Geometric analysis of these forms provides information about the hive’s design process, preferences, and limitations when tied to the inputs, and thereby yields insights into the invisible mediations between bees and their environment.
Developing computational tools to learn from bees can facilitate the very beginnings of a dialogue with them. Refined by evolution over hundreds of thousands of years, their comb-building behaviors and social organizations may reveal new forms and methods of formation that can be applied across our human endeavors in architecture, design, engineering, and culture.

Further, with a basic understanding and language established, methods of co-fabrication together with bees may be developed, enabling the use of new biocompatible materials and the creation of more efficient structural geometries that modern technology alone cannot achieve.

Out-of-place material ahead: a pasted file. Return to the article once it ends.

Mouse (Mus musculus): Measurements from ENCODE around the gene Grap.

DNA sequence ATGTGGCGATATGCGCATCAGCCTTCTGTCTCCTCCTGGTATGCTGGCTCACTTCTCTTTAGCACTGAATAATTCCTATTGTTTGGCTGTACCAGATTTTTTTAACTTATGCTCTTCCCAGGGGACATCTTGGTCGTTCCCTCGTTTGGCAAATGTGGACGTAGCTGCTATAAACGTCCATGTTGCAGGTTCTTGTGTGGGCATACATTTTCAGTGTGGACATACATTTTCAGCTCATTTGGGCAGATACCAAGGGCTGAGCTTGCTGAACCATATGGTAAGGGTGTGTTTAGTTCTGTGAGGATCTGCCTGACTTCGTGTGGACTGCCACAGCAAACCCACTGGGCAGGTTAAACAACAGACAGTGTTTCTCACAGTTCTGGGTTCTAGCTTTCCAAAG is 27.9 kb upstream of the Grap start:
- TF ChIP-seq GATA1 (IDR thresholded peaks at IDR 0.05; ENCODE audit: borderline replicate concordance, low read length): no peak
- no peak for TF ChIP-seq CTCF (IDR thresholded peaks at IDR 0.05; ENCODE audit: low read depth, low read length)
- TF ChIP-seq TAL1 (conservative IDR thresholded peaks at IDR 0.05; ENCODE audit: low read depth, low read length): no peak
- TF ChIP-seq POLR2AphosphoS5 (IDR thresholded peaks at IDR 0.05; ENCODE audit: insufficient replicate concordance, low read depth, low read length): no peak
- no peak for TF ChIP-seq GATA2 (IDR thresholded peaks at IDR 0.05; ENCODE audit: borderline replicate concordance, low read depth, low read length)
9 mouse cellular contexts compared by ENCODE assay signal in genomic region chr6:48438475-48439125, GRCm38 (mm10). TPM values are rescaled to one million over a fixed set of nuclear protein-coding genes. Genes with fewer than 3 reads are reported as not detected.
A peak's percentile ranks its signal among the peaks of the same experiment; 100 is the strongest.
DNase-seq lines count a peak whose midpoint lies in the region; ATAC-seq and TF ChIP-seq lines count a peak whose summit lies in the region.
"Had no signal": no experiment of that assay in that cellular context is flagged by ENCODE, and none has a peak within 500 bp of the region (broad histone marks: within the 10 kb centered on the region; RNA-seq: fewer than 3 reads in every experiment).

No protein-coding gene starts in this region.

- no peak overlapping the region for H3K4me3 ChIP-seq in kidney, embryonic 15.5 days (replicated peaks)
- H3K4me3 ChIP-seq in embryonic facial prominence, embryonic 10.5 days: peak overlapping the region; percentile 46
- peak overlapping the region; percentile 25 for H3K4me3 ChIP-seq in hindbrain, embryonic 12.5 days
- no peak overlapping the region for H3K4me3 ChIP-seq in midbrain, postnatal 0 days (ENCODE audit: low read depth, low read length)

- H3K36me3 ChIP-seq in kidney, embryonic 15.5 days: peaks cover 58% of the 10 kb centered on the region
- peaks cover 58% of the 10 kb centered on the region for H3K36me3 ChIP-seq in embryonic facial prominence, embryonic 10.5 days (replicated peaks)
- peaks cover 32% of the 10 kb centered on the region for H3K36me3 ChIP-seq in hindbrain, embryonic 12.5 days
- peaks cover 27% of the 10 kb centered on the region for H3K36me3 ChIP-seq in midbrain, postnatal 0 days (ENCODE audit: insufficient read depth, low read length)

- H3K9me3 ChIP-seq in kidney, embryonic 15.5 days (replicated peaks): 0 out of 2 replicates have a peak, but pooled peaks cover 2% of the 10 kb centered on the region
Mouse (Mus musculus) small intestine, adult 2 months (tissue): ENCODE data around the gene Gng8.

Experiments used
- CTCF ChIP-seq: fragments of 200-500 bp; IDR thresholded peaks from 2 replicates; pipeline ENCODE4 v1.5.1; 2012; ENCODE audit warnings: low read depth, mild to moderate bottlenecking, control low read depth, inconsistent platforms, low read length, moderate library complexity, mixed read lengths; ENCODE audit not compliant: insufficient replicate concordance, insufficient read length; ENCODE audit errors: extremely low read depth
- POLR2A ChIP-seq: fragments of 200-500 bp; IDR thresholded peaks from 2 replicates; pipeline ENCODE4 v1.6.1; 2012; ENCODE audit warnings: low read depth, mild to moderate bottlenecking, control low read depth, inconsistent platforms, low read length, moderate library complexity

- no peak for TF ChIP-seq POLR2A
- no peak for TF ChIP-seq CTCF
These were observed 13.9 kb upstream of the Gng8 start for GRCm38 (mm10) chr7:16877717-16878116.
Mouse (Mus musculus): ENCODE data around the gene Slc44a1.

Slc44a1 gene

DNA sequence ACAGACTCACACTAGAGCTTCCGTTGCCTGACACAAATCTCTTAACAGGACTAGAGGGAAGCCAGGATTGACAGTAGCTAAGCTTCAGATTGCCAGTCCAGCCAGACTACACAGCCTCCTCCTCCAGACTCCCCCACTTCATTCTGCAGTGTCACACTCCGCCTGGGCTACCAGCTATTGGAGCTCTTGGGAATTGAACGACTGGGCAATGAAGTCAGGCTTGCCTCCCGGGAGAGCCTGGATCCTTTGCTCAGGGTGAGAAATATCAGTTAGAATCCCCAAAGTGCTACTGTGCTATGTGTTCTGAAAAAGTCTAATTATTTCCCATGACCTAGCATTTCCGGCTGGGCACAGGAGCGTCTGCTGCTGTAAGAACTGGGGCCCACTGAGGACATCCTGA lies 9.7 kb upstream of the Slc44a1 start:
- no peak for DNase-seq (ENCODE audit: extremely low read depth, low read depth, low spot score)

In this way, we also move our built environment toward a more synergistic embodiment, able to be more seamlessly integrated into natural environments through material and form, even providing habitats of benefit to both humans and nonhumans. It is essential to our mutual survival for us to not only protect but moreover to empower these critical pollinators – whose intrinsic behaviors and ecosystems we have altered through our industrial processes and practices of human-centric design – to thrive without human intervention once again.

In order to design our way out of the environmental crisis that we ourselves created, we must first learn to speak nature’s language. …

The three (natural, gold nanoparticle, and silver nanoparticle) honeycombs in the exhibit are among the few physical objects (the others being the historical documents and the paintbots with their canvasses) in the show and it’s almost a relief after the parade of screens. It’s the accompanying video that’s eerie. Everything is in white, as befits a science laboratory, in this synthetic apiary where bees are fed sugar water and fooled into a spring that is eternal.